Enjoying wine in an Airbus 380

Tuesday, 22 August, 2017
Jean-Vincent Ridon
Frequent flyers and jet-setters do not always see flying as a leisure. Planes and airport lounges often become a home away from home. Once you travel extensively, you accumulate many small tricks about how to pack, what to wear, which seat to request, which company to choose, and more importantly, what to drink!

I will not elaborate on the joys of drinking at the lounge! Beside the unlimited access to the bar, except in some US airports where liquor licences don't allow you to pour your own liquor so a barman is always on duty, drinking at the lounge is very similar to sipping your glass at home! But once in the air, it is a completely different game.

Unless you still fly a DC-3 model 1947, modern jets are pressurized, meaning an artificial atmosphere is created inside the plane when you cruise at 10 000m altitude, because you would otherwise simply die breathing the thin air at 30 000 feet.

Most modern jets are tuned to the artificial atmosphere equivalent to 1800m altitude.

The immediate consequence for the food and wine lover is that perception is modified, both for the taste, and for the smell.

Taste is articulated around 5 main perceptions on your tongue, sweetness, acidity, bitterness, saltiness and umami – (if you can’t imagine umami, think soy sauce, mushroom, oyster…). Smells and flavours on the other hand are thousands and are perceived by your nose, directly by smelling, or by retro olfaction.

To make it easy to understand, think of your body as a balloon filled with fluids, around 80% of it actually. Fluids contract or expand, depending on temperature and pressure. Being exposed to an artificial high altitude makes your tissues swell because the low pressure creates a differential vacuum, making our fluids trying to escape our body.  If you combine swollen mucosa with the irritating dried air from altitude, you can easily picture how it makes your tongue swollen and your delicate sinuses inflamed to the point that they may block the direct passage to your olfactory bulb.

As a consequence the passenger loses a great percentage of its sensitivity. Furthermore a swollen tongue increases the acid and umami perception, while reducing the feeling of saltiness.

This physiological modification is the main reason why you find the food of most airlines tasteless, and your wine more acid than when drunk on the ground. To make your time on board more enjoyable, some airlines are seriously dedicated to your pleasure. BA tried to resolve the issue by giving passengers a nasal spray to unblock their upper airways and restore the sense of smell. Although this experience received a mixed acceptance by passengers, it has been limited to first class passengers. It was quickly discontinued and deemed impractical.

AIR FRANCE decided to go another route and adapted its inflight catering to the low pressure dry air of the cabin. They select more umami ingredients such as fish, mushrooms or reduced stews and for this task AIR FRANCE uses Michelin–starred chefs from first class to economy class.

With the same search for excellence, Air France uses no less than the best sommelier in the world to select the wines served in all cabins. As the best sommelier in the world title is only awarded every three years, it is now Swiss born Paolo Basso who is in charge of the wine selection for the French airline. He won the world title in 2013 and replaced Olivier Poussier who was Best Sommelier of the World 2010. It is interesting to note that Paolo Basso is an honorary member of SASA, the South African Sommeliers Association, chaired by Higgo Jacobs.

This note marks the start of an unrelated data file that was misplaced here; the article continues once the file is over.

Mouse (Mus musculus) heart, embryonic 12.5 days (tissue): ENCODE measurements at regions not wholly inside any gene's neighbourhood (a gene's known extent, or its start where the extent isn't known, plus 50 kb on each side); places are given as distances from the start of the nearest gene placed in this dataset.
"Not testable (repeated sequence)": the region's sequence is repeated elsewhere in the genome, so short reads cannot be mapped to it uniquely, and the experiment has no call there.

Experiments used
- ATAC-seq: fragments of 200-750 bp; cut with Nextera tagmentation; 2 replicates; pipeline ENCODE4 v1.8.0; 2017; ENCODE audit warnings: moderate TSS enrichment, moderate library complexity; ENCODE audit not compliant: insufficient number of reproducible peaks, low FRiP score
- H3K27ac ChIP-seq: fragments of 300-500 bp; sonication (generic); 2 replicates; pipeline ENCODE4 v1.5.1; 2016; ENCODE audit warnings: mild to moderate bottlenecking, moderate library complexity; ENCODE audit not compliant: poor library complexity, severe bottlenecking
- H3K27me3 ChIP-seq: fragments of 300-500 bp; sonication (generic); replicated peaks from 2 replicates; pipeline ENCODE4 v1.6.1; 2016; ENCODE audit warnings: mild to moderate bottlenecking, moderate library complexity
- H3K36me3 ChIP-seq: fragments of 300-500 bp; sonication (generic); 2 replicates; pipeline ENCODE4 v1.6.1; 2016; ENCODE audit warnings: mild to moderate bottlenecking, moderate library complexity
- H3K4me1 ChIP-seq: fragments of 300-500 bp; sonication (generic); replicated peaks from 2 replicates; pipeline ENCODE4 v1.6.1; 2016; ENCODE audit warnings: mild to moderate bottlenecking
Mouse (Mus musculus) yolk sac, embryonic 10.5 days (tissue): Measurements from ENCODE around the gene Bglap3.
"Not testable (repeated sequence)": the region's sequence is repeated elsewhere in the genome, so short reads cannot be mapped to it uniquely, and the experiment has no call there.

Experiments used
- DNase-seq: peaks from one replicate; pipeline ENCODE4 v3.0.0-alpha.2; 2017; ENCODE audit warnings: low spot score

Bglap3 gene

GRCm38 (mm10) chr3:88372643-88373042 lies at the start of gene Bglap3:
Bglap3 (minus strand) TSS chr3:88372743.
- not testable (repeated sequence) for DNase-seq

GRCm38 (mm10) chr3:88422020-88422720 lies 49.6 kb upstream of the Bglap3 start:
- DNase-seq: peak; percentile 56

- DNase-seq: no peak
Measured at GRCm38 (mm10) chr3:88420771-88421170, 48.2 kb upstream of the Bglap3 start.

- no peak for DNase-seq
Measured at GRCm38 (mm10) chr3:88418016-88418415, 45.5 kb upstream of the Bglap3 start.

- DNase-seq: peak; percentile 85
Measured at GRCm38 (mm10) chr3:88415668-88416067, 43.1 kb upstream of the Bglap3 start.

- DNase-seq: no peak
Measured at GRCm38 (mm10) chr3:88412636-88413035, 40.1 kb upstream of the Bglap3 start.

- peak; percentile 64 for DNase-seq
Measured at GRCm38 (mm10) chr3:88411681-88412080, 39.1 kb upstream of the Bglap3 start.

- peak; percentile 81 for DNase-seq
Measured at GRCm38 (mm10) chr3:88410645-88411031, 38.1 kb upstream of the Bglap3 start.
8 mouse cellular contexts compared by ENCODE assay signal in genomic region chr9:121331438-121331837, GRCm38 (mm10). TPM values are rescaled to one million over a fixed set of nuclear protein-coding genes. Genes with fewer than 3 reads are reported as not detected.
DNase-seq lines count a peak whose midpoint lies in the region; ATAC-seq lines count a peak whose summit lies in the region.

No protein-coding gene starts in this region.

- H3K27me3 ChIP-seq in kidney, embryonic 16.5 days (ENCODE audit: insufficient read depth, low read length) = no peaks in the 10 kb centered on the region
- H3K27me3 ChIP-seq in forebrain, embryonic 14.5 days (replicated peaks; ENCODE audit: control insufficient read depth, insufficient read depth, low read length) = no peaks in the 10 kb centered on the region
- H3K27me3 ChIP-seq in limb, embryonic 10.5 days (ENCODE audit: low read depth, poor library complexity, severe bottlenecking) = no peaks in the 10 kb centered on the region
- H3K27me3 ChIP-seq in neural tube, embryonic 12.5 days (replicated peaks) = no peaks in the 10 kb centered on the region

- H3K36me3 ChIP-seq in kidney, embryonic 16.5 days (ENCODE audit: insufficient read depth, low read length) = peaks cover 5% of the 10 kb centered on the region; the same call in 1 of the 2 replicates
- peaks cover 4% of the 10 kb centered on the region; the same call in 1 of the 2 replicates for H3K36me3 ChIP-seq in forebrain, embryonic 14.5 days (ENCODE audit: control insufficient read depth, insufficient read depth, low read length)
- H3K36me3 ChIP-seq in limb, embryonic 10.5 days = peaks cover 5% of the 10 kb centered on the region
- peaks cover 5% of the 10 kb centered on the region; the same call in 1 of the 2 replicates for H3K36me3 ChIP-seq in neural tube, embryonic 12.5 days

It is crucial that a sommelier is selecting the wines for such a specific environment. Wine Specialists will just assess the overall quality of the wines, while a sommelier always looks at the wine as a part of a broader experience, as extreme as it may be with the extra spiced food served in dry altitude air.

Paolo Basso selects Air France wines keeping this in mind, getting wines with a richer mouthfeel and lower acidity, not only to be enjoyable on its own, but to match the umami-tuned food. With Air France being the official carrier of Wine Tasting Team SA, Captain Anita Streicher Nel had the opportunity to browse through Paolo Basso's selection. When flying with Team SA in 2016, Stephanie Wiid was surprised to see the selection of champagnes on board as she could not identify them blind. Brands she is familiar with tasted fresher and more lively - a good attribute for Champagne. Same reaction from Heidi Kritzinger and Dean Ehrlich (also Team SA 2017), when they realised the wines served were mostly from South of France, a warmer climate, with riper tannins, but actually tasting very balanced and lively in altitude!

Team SA 2016 enjoyed that French Champagne was served even in economy class on Air France, while debating the change of senses perception with altitude. It was Johannesburg-based Dean Ehrlich who first came with the fact that in the cabin the altitude was actually very close to Gauteng's altitude, and this may explain why Gauteng-drinkers tend to prefer bolder and riper wines than their Cape Town counterparts.

It is not because they have been educated with a different taste appreciation, but that altitude makes them perceive wine very differently – This debate is just starting and may help wineries to understand why Johannesburg is a different market.

In the meantime we all wish Team SA 2017 and Team Zimbabwe the best of luck at the World Blind Wine-Tasting Championships, reminding them that for the purpose of training, the altitude of Nuits-Saint-Georges in Burgundy is 225m. They must make sure that they are tuned to this altitude!

Team SA 2016 (Dean, Heidi, Stephani & Captain Anita)
Team SA 2016 (Dean, Heidi, Stephani & Captain Anita)

JV Ridon & Paolo Basso
JV Ridon & Paolo Basso


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